In addition to the nuclear issue, North Korea has been accused of using its citizens as pawns in attempting to blackmail the West to provide aid in order to shore up the regime, after its disastrous famine of 1995 and 1996. "The international aid arrived in the nick of time to stop North Korea from collapsing. The government had allowed several million ordinary people to starve to death, but by around 1998 it could no longer feed the army or the party members of the DPRK - everyone faced terminal starvation," says Jasper Becker, who is shortly to publish a book on North Korea. "The UN and South Korean aid went to the ?lite and ensured they stayed loyal. Kim Jong Il was faced with being being able to impose martial law in key areas of the country and terrorise it into submission. The international community and the South Korean 'sunshine policy' elevated his status by making him central to the flow of aid and he could resume arms purchases and the nuclear weapons programme."
Richard Ragan, the country director for the World Food programme, denies suggestions that the UN aid was diverted to the military and the ?lite. He notes that last year, the North Koreans harvested 4 million tonnes of cereals whereas 5 million are needed for survival. "The military will eat from that four million tonnes - that's guaranteed," he said.
He added that he was also sceptical about the reports of UN aid being diverted because of its nature - cereals (ie not rice) and milk products designed for children. "They're not going to eat that stuff," he said.
Britain is meanwhile concerned that North Korea announced that for 2005 it will not participate in the UN consolidated appeal for humanitarian aid. Government officials say they would prefer to deal with individual governments on their own terms. Bilateral aid is not monitored in the same way as the UN operation. Now the Pyongyang government runs the risk that international aid will dry up.
But the decision to stop accepting the UN co-ordinated humanitarian aid - now nine years after the famine - may have been motivated by a desire to "save face". Mr Ragan said that the continued humanitarian aid - as opposed to other assistance - "was undermining their policy of self-sufficiency".
He predicted that economic changes which have led to the introduction of timid market reforms in the food sector could produce "winners and losers" and a new need for food aid.
But the fact of the economic reforms, introduced in 2002, may be a sign that the regime has recognised that it must adapt or die.
One Western diplomat last night portrayed Kim Jong Il as a reformer who has allowed the personality cult to build up around his late father Kim Il Sung, while he takes a back seat.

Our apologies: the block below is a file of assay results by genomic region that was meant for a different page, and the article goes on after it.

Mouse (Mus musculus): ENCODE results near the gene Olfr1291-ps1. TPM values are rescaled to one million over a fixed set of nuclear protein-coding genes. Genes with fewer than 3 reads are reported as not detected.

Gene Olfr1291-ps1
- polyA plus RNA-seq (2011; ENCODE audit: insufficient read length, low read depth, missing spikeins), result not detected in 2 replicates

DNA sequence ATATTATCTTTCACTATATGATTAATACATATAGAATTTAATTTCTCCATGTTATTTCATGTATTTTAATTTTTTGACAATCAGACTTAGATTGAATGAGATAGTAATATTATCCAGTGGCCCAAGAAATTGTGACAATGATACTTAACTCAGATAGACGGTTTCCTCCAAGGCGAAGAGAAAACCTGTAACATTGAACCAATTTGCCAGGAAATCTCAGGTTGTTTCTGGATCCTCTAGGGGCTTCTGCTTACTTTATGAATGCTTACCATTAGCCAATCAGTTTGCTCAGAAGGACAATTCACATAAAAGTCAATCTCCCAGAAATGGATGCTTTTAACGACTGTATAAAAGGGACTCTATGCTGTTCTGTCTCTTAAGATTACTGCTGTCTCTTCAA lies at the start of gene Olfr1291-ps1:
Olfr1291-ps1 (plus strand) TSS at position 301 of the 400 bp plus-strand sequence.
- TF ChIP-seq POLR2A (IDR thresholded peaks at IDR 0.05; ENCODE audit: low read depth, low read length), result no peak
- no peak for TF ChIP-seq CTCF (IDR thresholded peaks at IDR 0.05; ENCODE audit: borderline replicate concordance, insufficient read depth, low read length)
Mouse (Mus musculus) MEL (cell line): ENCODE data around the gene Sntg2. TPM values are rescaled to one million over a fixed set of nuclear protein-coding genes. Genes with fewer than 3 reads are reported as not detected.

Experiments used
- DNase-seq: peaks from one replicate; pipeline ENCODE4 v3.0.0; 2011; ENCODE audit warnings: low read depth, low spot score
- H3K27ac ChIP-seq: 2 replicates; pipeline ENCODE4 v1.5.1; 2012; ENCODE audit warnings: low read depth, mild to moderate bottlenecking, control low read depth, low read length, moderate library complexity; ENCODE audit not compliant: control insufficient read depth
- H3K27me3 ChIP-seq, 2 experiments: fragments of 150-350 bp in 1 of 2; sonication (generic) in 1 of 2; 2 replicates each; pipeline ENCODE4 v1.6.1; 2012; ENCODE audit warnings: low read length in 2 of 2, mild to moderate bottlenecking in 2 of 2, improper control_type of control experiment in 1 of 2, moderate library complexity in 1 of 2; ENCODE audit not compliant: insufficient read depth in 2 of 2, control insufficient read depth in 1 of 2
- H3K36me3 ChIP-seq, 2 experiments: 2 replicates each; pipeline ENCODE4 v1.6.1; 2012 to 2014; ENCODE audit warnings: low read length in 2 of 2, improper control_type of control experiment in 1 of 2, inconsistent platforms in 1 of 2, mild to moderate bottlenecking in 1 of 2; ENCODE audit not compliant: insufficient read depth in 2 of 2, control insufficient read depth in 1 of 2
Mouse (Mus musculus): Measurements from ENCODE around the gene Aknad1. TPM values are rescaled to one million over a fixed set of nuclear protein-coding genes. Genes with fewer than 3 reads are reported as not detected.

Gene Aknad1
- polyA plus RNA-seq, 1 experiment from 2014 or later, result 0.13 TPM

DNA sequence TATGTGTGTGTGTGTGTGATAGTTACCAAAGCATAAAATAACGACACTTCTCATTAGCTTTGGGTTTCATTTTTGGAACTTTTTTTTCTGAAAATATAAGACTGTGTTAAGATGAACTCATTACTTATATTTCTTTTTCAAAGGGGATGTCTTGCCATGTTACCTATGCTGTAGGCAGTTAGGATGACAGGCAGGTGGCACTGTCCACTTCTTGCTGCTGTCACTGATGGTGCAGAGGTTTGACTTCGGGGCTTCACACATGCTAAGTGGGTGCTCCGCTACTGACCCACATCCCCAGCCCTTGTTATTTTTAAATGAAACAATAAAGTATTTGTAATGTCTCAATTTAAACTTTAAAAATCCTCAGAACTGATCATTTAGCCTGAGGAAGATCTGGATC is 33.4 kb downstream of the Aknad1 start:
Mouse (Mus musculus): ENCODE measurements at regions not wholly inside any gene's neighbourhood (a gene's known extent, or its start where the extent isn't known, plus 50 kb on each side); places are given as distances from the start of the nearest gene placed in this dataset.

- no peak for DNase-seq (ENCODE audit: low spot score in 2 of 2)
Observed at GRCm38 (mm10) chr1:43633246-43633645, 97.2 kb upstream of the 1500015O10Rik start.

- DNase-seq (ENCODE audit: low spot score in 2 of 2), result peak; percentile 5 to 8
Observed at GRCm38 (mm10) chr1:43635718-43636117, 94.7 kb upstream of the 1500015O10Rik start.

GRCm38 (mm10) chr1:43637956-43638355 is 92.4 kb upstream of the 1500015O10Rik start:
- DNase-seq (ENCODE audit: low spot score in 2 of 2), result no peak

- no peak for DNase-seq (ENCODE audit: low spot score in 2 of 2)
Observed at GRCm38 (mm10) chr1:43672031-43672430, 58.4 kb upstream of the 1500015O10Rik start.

Pyongyang is draped with huge portraits of Kim Il Sung seemingly on every building. His portrait graces every government office. A huge bronze-coloured statue of him on Mansudae Hill was visited yesterday in the driving rain by pilgrims who laid wreaths and bowed in homage before walking off. Kim Jong Il is present in the official portraits, but in a lesser role."It could be that Kim Jong Il is preparing the ground to say that his father's way didn't really work, and he can step in," the diplomat said.
But in the Looking Glass world of North Korea, the real intentions of the regime can only be guessed at.
12 September 2004 19:15
Huge blast in North Korea fuels nuclear bomb fears
By Anne Penketh, Diplomatic Editor
13 September 2004
North Korea may have brazenly defied the rest of the world by carrying out tests linked to the production of a nuclear bomb last week during celebrations to mark the 56th anniversary of the state's foundation.
A huge explosion rocked a remote part of North Korea last week, it was reported in the South Korean capital, Seoul, yesterday. US and South Korean officials rushed to say that despite the appearance of a "peculiar cloud" over the area, it was unlikely to have been a nuclear weapons test.
The news came during a visit to the North Korean capital by Bill Rammell, a British Foreign Office minister, who learnt of the explosion, 250 miles north of Pyongyang, just after 1pm while at the British ambassador's residence.
He informed officials at the North Korean Foreign Ministry, who were apparently unaware of the reported explosion.
Mr Rammell, who hopes to receive details today from the North Korean Foreign Minister, Paek Nam Sun, said the incident highlighted "the difficulties that we have with them in their dealings with the outside world".
The first report, from the South Korean news agency Yonhap, said that "a mushroom cloud with a radius of 3.5 to 4km was spotted in Kimhyongjik county" on Thursday, the 56th anniversary of the establishment of North Korea.
The mountainous area is completely closed to foreigners. Diplomats said that the location of North Korea's nuclear test site is unknown.
Some Korea watchers had feared that North Korea might carry out such an act as the temperature rises again in its dispute with the Americans over Pyongyang's suspected nuclear weapons programme.
But as the hours wore on, other possible explanations surfaced for the cloud. It may have been caused by an exploding rocket, or by a massive forest fire. The Americans were quick to deny that any nuclear explosion had taken place.
One diplomatic source in Pyongyang noted that the report first surfaced in South Korea. "It may have been a fishing expedition by the South Korean press perhaps. It happens all the time."
Diplomats were also puzzled as to why North Korea would risk alienating China, almost its only remaining ally, by exploding a bomb on its border with all the risks to the Chinese population that it would entail.
It was also unclear why North Korea would have taken the risk of exploding a bomb in the atmosphere, with the possibility of long-term loss of life to its own citizens.